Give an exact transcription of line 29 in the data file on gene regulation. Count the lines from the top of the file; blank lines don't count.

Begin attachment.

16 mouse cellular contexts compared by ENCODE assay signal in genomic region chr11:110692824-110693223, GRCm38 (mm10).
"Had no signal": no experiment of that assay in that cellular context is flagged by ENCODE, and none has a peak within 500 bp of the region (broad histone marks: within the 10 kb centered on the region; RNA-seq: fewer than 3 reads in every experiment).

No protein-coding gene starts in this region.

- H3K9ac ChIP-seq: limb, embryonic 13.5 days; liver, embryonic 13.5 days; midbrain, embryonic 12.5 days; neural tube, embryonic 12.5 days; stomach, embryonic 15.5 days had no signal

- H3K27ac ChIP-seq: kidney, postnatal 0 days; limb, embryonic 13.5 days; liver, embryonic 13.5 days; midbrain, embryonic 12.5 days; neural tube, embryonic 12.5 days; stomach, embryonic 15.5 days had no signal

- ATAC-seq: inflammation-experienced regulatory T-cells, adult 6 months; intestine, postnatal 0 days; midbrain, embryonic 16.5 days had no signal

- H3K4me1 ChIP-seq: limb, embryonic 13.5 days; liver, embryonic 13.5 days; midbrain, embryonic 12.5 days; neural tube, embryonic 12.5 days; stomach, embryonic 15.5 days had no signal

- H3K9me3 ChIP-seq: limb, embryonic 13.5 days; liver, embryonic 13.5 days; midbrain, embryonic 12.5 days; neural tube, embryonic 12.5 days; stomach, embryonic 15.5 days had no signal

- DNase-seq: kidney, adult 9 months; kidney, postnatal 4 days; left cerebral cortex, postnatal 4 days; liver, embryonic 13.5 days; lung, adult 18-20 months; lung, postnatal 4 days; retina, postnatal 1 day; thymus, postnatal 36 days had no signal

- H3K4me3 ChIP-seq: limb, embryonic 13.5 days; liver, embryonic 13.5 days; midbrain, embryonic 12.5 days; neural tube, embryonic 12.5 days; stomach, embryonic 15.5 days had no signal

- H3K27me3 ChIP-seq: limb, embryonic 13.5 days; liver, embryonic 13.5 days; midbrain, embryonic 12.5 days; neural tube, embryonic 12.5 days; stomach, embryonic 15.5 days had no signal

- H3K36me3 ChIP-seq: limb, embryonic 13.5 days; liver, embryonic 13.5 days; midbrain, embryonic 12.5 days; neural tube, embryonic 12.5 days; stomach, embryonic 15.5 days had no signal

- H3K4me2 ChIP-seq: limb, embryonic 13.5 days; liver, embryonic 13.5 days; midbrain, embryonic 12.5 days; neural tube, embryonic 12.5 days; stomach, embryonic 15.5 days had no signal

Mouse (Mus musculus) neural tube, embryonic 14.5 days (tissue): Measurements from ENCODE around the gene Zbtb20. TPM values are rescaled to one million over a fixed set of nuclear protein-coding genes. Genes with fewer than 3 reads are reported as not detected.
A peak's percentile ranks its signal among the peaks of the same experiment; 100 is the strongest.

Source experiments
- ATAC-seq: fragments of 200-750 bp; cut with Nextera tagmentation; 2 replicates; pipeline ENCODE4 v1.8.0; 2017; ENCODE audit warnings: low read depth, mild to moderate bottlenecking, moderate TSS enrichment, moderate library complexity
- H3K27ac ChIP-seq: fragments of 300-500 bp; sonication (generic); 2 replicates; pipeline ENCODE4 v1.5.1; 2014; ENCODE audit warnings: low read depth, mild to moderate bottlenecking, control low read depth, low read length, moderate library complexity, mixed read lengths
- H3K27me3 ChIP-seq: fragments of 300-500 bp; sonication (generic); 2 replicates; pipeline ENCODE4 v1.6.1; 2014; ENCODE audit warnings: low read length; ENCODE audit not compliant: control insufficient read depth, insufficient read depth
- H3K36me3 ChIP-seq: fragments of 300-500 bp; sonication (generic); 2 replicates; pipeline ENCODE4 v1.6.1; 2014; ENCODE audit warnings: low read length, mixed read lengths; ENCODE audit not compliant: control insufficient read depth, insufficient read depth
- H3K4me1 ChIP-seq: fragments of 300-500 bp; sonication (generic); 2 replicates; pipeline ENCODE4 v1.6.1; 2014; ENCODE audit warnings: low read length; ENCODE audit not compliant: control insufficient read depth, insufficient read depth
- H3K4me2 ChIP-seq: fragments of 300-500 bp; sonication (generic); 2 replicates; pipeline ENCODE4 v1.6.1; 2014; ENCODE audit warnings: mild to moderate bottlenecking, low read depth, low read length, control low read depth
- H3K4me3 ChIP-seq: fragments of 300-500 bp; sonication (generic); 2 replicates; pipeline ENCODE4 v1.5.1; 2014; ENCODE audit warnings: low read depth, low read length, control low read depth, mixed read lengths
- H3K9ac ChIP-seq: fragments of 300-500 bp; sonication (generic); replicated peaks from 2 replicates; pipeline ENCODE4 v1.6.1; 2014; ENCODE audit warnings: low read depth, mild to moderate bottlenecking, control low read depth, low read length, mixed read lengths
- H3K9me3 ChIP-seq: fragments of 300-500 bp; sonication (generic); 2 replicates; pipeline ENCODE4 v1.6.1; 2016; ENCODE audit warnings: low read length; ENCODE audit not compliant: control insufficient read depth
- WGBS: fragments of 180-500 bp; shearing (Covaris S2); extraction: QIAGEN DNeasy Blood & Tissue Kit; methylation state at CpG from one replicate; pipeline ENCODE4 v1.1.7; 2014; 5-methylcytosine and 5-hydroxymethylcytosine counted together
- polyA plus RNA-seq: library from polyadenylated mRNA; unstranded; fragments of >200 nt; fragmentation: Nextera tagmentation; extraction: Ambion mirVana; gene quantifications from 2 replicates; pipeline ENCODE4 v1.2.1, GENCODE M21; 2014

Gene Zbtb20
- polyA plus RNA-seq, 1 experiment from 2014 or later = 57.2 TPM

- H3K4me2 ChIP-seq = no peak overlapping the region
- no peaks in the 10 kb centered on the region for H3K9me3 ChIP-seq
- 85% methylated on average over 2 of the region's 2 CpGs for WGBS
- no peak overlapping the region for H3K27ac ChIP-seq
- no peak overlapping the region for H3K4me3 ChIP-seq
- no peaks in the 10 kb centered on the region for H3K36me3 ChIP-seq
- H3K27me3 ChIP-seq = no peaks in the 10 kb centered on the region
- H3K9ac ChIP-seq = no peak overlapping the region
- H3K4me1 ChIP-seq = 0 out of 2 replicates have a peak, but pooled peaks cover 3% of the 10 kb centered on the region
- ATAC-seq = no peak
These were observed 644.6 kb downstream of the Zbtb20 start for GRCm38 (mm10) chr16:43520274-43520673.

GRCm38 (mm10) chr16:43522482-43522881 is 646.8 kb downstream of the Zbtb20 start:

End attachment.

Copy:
- polyA plus RNA-seq, 1 experiment from 2014 or later = 57.2 TPM